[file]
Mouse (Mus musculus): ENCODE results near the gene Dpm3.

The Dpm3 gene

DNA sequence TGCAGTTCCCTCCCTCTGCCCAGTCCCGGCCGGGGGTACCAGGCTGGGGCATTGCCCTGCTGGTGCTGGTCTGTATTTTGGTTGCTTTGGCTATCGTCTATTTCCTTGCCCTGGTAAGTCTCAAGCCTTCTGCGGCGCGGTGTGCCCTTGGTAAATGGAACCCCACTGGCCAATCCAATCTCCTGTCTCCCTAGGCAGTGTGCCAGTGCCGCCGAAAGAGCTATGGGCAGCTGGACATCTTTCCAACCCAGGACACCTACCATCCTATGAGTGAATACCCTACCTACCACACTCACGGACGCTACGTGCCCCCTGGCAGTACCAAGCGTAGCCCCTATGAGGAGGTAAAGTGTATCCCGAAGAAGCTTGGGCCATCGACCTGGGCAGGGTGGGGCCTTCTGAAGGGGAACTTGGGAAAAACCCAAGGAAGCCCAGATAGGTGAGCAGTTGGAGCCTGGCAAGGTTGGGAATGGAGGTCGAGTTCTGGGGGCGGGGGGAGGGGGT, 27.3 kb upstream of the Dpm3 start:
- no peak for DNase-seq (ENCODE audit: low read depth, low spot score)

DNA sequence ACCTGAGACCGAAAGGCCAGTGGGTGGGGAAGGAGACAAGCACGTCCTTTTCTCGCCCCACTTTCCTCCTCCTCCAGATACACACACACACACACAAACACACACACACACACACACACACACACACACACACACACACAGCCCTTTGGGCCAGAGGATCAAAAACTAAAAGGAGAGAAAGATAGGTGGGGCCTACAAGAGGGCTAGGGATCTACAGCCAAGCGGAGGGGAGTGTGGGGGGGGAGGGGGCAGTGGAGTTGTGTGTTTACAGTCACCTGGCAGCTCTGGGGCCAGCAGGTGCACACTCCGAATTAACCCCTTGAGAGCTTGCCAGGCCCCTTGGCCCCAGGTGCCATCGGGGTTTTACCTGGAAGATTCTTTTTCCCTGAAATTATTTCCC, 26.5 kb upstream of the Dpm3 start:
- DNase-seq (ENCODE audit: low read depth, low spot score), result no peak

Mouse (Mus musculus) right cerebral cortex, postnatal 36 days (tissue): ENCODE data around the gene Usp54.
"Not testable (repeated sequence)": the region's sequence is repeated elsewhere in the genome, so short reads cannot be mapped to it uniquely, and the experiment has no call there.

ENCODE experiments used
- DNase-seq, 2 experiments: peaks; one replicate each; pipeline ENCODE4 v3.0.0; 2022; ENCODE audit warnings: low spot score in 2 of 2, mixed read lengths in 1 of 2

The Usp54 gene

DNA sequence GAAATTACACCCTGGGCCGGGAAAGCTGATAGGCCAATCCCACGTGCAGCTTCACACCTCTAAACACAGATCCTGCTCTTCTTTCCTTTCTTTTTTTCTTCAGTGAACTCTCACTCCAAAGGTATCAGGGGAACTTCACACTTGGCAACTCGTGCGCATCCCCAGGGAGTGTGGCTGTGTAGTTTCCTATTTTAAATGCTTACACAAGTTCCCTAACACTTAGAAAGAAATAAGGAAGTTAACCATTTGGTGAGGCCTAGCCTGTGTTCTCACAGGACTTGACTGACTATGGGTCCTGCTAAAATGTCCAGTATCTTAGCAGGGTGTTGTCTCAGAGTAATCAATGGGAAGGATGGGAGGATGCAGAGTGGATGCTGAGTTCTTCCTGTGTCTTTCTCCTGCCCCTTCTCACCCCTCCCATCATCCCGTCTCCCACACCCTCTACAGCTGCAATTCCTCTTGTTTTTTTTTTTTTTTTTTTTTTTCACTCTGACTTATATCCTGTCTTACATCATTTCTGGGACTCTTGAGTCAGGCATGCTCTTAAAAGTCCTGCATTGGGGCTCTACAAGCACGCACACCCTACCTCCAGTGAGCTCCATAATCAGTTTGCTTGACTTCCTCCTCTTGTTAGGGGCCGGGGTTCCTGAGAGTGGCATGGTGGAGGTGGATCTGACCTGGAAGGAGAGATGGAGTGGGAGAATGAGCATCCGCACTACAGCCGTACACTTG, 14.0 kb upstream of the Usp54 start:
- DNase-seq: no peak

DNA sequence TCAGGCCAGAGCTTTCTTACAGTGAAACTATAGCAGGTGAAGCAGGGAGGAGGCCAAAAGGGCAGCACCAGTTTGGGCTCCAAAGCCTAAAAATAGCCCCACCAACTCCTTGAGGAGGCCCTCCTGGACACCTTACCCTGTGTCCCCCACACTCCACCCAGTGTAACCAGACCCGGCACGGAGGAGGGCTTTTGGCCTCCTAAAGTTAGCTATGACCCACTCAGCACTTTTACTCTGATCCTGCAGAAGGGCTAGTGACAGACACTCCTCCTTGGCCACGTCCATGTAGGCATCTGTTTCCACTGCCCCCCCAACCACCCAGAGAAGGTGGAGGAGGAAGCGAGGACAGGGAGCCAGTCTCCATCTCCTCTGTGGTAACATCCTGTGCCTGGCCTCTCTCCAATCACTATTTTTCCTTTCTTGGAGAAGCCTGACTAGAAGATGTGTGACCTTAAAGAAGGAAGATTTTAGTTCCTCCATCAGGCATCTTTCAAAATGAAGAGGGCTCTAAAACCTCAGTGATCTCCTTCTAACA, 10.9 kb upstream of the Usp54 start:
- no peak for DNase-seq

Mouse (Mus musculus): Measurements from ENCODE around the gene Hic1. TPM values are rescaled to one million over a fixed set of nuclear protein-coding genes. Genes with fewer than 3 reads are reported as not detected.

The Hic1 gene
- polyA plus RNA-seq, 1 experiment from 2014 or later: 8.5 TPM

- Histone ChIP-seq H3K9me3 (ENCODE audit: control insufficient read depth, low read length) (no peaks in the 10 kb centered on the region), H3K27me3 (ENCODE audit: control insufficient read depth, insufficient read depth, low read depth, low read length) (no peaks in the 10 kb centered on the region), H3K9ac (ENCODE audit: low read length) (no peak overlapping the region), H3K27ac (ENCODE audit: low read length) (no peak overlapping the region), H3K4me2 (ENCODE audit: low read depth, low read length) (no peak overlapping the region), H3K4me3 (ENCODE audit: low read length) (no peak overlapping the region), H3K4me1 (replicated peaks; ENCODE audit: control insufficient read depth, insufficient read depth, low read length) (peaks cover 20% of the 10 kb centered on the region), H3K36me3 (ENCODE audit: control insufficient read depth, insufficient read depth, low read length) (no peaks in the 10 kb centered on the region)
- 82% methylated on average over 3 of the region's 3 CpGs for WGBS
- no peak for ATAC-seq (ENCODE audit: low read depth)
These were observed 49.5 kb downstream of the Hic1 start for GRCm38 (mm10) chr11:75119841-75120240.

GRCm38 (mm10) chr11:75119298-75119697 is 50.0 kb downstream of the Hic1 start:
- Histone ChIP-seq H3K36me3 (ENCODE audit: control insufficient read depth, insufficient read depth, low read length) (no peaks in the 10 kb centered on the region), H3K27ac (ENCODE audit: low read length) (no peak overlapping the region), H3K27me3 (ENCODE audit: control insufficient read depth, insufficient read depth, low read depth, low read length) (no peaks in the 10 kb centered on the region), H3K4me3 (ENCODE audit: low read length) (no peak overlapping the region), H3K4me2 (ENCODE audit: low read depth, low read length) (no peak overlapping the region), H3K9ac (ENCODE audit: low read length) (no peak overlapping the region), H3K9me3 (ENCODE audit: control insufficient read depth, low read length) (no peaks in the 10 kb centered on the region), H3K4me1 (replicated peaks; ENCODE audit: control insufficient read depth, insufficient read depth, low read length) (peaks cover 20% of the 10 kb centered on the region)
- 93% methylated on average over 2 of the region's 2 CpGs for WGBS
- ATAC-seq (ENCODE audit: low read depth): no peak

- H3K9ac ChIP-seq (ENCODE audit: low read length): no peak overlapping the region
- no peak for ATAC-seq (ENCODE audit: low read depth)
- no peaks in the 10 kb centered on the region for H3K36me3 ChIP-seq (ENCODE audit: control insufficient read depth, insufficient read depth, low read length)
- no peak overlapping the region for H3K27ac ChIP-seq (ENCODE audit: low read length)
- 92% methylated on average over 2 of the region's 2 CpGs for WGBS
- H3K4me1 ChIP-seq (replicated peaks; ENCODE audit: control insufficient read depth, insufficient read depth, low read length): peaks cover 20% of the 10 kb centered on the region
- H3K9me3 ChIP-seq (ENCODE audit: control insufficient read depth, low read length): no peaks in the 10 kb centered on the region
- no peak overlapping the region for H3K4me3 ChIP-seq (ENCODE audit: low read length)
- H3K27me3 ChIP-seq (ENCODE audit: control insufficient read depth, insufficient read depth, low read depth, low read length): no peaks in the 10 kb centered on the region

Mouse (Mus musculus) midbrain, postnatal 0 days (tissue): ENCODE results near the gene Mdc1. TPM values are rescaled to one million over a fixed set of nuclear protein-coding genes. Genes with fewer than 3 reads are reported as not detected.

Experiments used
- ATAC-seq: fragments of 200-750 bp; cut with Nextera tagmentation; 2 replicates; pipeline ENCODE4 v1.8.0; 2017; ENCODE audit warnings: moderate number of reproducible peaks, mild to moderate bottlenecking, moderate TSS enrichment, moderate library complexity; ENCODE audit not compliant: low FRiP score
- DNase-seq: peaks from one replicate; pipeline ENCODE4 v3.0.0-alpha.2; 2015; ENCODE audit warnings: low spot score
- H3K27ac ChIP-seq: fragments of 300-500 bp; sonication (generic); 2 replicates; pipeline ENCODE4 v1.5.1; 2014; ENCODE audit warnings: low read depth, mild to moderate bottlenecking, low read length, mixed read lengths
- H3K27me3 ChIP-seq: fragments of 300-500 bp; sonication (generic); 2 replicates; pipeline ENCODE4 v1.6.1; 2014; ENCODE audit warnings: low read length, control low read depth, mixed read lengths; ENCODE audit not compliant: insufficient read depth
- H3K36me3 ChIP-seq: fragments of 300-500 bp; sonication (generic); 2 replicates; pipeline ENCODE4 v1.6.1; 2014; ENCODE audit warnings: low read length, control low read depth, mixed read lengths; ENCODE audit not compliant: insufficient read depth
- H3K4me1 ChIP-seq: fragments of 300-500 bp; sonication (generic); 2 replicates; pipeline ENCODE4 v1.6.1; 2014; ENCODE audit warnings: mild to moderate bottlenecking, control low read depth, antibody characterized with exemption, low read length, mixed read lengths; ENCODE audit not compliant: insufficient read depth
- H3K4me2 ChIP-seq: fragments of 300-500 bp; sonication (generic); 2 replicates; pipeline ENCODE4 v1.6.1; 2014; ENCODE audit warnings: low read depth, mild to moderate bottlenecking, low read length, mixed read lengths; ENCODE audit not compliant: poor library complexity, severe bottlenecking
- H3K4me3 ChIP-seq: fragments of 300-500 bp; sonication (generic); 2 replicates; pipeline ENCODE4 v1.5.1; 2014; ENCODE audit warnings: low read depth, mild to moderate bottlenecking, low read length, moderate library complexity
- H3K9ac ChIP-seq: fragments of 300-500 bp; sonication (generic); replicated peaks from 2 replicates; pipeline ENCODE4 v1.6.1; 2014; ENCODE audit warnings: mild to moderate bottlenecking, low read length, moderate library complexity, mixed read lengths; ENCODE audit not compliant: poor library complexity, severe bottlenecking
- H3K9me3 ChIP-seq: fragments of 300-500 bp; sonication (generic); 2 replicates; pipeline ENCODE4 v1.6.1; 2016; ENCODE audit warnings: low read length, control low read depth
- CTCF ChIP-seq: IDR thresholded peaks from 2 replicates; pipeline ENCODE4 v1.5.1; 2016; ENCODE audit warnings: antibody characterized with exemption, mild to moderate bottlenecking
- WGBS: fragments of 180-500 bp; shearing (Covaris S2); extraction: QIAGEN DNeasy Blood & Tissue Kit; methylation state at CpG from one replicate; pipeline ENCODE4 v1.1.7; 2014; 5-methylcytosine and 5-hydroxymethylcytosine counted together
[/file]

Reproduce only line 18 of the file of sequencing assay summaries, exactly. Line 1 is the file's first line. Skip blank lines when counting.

- polyA plus RNA-seq, 1 experiment from 2014 or later: 8.5 TPM